Late-Day Trading Definition

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Late-Day Trading Definition

What Is Late-Day Trading?

Late-day trading is the unlawful practice of recording deals performed after hours as having happened before a mutual fund’s daily net asset value is calculated (NAV).It is often connected with hedge funds making orders to purchase or redeem mutual fund shares after the current period’s (generally daily) NAV has been formally computed, but getting a price that is usually more beneficial, based on the previous period’s NAV that has already been recorded.

Late-day trading may dilute the value of a mutual fund’s shares, affecting long-term investors, and should not be confused with after-hours trading, which is totally legal and appropriate.

Key Takeaways

  • Late-day trading is the unlawful practice of recording deals performed after hours as having happened before a mutual fund’s daily net asset value is calculated (NAV).
  • Late-day trading is often connected with hedge funds placing orders after the current period’s (generally daily) NAV has been formally computed, but getting the price based on the previously recorded preceding period’s NAV.
  • Late-day trading should not be confused with after-hours trading, which is entirely legal and accepted.

Understanding Late-Day Trading

Late-day trading refers to placing orders to purchase or redeem mutual fund shares after the most recent NAV has been determined. These transactions allow the investor to lock in the previous day’s NAV to their benefit, such as when a big component of a mutual fund reports profits after-hours that have a substantial influence on the fund’s value the following day.

Illegal late-day trading schemes often include hedge funds establishing special partnerships with mutual funds in order to purchase and sell those mutual fund’s shares after hours while having the deal documented as having occurred prior to the time when the mutual fund’s NAV is computed (normally 4:00 p.m. Eastern Time).This method allows hedge funds to possibly benefit from events that occur after the market closes, which is not accessible to ordinary investors. In return for mutual funds’ participation, these hedge funds may split a percentage of the unlawful earnings.

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Late-day trading contravenes federal securities regulations governing the price at which mutual fund shares must be purchased or redeemed. The Securities and Exchange Commission (SEC) has found that this sort of behavior defrauds innocent mutual fund investors by providing late-day traders an edge that other investors do not have.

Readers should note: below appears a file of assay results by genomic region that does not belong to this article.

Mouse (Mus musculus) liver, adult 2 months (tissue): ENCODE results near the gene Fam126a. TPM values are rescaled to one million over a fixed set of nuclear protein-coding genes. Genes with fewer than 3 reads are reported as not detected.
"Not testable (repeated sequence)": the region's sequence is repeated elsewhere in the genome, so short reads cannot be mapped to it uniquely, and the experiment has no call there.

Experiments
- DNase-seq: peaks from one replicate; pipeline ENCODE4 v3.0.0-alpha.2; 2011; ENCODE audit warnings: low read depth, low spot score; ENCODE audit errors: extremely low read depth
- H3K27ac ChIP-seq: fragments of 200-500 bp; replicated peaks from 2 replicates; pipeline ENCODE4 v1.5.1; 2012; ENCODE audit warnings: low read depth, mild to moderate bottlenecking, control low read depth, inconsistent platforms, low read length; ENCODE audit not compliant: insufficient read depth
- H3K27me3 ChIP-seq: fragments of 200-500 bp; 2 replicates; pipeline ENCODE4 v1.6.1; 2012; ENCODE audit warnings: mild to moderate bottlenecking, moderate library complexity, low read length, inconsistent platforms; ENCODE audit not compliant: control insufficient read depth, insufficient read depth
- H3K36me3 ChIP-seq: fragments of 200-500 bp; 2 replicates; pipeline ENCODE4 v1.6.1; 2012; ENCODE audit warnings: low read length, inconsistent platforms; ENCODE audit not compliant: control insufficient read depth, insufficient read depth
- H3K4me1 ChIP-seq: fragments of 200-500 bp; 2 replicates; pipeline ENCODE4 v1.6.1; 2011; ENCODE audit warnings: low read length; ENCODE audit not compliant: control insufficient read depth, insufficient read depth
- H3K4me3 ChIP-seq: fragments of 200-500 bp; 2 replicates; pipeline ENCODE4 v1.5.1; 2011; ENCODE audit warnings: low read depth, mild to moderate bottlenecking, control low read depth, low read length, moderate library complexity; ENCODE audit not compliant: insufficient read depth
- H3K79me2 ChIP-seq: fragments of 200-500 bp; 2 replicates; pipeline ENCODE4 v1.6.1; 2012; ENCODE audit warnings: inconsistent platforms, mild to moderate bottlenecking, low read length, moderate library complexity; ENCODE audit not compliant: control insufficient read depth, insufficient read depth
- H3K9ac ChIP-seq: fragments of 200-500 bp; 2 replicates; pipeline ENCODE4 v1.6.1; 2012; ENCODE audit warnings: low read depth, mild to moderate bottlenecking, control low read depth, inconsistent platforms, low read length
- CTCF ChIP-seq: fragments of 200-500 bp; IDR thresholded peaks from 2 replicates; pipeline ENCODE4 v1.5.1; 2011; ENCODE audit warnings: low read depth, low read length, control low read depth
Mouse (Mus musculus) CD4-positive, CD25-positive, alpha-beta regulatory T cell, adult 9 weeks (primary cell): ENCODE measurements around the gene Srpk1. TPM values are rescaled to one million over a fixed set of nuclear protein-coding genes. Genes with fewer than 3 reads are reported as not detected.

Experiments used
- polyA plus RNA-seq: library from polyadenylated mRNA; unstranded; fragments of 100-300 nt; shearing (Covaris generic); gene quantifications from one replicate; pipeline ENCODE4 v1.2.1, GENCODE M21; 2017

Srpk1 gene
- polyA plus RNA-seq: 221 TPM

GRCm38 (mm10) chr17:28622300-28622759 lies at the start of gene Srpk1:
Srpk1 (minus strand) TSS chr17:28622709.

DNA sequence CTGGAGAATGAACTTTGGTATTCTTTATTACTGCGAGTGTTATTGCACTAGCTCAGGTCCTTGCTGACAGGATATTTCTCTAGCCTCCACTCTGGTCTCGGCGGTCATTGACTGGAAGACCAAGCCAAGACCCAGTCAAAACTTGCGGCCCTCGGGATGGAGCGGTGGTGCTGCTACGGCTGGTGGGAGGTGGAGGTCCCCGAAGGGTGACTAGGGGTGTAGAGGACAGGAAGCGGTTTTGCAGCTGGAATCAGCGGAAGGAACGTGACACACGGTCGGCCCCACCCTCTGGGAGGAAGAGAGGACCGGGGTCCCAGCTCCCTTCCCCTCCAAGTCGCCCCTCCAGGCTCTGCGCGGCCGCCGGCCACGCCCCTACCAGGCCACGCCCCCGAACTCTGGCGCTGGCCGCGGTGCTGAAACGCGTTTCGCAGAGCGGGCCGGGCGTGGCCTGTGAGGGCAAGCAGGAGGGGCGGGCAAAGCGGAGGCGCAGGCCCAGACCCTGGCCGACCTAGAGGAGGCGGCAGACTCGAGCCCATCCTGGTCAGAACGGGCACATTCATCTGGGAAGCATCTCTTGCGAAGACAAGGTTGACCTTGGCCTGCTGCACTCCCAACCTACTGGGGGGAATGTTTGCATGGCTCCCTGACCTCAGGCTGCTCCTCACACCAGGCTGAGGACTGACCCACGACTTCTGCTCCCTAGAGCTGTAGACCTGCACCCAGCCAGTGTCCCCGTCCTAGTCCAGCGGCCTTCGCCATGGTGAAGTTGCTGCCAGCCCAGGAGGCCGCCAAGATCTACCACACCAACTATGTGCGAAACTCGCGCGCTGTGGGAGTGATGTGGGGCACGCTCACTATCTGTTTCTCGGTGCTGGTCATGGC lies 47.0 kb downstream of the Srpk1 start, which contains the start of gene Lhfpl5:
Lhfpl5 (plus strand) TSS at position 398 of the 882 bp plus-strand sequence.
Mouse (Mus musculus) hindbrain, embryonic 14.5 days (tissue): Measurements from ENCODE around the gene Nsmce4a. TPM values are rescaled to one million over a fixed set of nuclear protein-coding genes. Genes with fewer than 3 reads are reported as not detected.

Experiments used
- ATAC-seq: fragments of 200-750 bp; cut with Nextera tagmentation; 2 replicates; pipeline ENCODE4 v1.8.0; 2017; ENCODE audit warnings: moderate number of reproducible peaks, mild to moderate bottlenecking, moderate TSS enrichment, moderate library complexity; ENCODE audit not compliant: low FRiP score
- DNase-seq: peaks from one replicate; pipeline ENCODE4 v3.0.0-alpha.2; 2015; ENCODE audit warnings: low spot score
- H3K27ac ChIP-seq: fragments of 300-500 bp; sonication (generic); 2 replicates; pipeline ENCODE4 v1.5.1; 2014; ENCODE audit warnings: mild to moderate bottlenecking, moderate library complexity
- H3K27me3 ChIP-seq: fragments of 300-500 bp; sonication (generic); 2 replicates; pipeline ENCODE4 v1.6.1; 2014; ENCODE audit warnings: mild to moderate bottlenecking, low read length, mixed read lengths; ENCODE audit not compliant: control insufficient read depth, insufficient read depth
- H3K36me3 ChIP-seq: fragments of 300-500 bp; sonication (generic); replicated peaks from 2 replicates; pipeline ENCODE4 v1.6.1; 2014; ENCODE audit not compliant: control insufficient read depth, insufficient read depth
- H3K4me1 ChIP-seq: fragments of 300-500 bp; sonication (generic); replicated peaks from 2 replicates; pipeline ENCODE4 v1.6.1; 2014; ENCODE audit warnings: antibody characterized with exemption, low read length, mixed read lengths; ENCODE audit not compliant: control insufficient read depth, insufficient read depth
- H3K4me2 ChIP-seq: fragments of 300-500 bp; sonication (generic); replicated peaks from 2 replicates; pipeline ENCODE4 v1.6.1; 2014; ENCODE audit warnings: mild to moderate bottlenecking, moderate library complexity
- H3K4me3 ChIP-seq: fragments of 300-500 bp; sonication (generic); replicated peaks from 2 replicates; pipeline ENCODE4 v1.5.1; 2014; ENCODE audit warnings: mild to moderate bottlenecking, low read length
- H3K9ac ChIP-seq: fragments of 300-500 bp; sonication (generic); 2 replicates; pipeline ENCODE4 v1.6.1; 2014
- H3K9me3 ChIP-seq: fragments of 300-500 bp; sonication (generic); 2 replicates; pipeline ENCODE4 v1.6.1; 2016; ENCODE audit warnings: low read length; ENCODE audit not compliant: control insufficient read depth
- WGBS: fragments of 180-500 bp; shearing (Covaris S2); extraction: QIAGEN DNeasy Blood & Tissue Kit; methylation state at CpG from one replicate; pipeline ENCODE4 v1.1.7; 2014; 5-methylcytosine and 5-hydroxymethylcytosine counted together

Late-Day Trading Regulations

Several federal securities rules, including Section 17(a) of the Securities Act of 1933, Section 10(b) of the Securities Exchange Act of 1934, and Rule 10b-5, make late-day trading unlawful.

Broker-dealers and financial advisers were obliged to verify when deals were made under the initial late-day trading restrictions. Provided mutual funds received orders after computing the day’s NAV, they might still execute transactions if they were certified as having been made earlier. The objective was to allow consumers to conduct batch transactions, but mutual funds had no means of knowing whether any illegal trades were being done.

In the past, these restrictions generated several problems. Geek Securities, for example, is a broker-dealer and investment adviser that was charged with accepting trading orders from clients after 4:00 p.m. Eastern Time and executing those transactions as if they had been received before to that time. Phone calls were unreported, and the adviser concealed late-trading activity by using a time-stamp machine.

In 2003 and 2004, the SEC made substantial adjustments to late-day trading restrictions. The new regulations required mutual funds to accept buy and redemption orders prior to calculating NAV and enhanced market timing disclosures in mutual fund prospectuses. These regulations moved enforcement responsibilities to mutual funds.

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Late-Day Trading Fines

The SEC penalized the former United Kingdom hedge fund Pentagon Capital Management $98.6 million for late-day trading violations that occurred between February 2001 and September 2003. The hedge fund used its broker-dealer, Trautman Wasserman & Co., to execute late-day transactions in order to benefit unlawfully from information available after mutual fund prices were set at the end of each day.

The hedge fund claimed that the transactions were neither fraudulent or deceptive under federal securities laws and that it could not be held accountable as an investment adviser since it did not contact directly with mutual funds. However, the judges decided that deceptive purpose is inherent in late trading and that the hedge fund had last say regarding communication permission even if the broker-dealer was ultimately responsible for making the deals.

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